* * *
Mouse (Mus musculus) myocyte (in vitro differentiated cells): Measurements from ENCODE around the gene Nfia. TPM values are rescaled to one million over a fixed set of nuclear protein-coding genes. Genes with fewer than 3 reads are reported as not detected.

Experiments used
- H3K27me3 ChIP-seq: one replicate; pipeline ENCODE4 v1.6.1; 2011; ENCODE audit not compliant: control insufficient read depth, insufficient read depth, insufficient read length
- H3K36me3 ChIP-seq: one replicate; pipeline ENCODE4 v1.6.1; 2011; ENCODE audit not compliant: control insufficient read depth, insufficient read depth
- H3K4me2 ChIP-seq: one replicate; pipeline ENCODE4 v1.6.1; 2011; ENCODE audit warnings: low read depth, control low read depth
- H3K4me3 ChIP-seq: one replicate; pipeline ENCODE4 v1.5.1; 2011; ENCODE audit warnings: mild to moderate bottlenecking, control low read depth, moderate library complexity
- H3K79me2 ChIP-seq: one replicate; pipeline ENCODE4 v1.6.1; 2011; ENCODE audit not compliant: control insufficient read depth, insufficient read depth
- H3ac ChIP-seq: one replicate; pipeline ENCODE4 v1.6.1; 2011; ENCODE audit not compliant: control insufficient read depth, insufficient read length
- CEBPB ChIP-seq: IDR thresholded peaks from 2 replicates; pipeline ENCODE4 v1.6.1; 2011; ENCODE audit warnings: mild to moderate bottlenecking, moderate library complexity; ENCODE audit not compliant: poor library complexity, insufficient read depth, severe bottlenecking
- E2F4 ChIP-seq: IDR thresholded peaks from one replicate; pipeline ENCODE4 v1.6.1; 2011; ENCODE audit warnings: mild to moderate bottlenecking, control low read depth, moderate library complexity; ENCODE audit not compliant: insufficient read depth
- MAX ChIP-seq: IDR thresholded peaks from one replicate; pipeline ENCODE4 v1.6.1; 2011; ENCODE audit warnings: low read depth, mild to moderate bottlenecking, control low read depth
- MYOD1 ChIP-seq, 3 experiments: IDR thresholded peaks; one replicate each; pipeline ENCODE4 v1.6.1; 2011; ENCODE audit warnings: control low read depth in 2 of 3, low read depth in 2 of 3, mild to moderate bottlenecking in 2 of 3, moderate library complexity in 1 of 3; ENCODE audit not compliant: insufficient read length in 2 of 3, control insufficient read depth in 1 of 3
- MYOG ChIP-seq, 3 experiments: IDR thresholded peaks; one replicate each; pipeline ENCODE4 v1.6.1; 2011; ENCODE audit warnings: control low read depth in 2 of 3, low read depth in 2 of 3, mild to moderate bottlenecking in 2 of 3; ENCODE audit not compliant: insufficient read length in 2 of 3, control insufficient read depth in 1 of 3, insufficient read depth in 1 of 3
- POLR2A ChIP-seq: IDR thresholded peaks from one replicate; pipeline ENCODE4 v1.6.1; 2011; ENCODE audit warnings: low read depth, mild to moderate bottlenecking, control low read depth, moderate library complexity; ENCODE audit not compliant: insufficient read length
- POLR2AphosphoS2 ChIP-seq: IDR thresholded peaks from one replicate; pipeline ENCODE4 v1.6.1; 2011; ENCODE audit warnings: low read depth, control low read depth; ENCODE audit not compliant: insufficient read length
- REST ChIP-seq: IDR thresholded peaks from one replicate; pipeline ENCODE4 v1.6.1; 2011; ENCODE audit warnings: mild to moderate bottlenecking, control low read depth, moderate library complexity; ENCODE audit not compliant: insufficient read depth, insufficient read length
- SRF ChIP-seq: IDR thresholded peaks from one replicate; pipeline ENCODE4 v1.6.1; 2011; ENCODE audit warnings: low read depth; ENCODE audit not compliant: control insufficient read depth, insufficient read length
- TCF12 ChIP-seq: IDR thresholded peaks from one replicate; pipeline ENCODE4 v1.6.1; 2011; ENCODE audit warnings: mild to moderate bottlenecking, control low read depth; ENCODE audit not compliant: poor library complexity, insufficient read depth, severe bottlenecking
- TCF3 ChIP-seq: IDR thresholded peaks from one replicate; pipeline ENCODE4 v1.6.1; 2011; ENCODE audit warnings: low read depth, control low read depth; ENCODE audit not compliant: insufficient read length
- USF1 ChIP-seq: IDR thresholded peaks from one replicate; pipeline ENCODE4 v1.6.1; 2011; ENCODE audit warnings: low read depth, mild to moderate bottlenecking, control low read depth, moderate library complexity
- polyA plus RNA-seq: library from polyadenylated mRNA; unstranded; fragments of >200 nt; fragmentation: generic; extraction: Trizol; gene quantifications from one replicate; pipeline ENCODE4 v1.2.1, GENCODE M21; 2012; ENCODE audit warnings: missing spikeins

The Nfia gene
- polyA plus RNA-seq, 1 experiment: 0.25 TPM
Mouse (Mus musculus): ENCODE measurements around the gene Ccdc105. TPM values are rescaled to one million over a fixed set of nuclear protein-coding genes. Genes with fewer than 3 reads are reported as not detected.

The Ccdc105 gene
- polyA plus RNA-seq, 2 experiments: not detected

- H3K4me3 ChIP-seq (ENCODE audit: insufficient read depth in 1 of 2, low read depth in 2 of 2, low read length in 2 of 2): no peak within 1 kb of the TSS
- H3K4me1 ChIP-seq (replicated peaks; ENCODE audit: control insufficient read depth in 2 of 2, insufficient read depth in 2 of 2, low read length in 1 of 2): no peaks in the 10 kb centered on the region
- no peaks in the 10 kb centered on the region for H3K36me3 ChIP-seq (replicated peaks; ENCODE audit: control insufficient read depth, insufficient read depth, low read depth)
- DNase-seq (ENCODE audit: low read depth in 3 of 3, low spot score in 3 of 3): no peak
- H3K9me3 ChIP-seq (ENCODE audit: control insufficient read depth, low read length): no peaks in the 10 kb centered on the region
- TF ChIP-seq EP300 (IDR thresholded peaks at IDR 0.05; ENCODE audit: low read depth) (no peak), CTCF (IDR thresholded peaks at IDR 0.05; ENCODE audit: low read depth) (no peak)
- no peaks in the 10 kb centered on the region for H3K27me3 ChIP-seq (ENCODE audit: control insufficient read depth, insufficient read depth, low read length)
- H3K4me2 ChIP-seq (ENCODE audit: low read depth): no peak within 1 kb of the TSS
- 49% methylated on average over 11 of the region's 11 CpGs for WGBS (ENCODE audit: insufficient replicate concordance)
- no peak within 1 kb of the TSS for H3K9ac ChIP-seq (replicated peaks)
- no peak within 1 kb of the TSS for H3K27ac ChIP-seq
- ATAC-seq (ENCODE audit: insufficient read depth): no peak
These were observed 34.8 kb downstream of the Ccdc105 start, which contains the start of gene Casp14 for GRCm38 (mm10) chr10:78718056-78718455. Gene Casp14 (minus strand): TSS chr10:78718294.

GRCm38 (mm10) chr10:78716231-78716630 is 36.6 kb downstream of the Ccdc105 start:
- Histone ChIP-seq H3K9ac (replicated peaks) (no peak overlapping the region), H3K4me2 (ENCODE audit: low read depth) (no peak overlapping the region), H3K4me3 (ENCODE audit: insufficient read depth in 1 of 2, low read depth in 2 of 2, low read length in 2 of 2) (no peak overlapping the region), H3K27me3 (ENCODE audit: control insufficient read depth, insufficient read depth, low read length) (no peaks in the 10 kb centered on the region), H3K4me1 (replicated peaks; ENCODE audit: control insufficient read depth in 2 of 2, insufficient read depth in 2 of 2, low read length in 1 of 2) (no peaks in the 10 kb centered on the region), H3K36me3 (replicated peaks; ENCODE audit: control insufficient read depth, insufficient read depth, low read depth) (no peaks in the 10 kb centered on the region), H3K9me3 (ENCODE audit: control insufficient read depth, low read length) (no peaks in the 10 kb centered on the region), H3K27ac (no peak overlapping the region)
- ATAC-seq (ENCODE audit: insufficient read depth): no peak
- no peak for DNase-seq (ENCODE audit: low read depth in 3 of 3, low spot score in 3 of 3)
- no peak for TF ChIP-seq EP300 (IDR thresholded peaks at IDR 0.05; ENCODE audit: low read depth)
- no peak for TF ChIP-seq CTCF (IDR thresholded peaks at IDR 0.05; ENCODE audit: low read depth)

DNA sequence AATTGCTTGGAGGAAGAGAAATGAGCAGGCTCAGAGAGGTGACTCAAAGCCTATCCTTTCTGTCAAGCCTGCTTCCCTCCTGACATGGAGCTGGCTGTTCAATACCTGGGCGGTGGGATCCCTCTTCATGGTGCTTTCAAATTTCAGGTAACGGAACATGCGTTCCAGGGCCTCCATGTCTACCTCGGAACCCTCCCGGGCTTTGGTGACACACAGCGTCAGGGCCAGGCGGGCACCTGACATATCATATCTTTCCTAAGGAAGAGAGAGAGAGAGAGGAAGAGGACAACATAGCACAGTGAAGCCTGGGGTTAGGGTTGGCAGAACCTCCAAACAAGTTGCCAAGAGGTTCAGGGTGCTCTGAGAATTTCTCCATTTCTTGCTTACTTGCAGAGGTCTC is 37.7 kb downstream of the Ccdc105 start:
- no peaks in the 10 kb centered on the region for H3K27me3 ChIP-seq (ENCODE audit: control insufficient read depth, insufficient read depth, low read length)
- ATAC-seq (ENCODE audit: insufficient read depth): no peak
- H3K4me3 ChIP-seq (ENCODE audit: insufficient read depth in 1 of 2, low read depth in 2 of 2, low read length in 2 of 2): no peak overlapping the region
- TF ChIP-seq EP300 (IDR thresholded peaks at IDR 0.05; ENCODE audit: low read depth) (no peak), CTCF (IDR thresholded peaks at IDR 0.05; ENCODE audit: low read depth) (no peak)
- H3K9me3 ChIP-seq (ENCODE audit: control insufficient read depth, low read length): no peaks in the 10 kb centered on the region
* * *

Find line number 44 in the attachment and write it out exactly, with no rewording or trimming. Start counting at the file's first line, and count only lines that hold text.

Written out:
- no peak for TF ChIP-seq EP300 (IDR thresholded peaks at IDR 0.05; ENCODE audit: low read depth)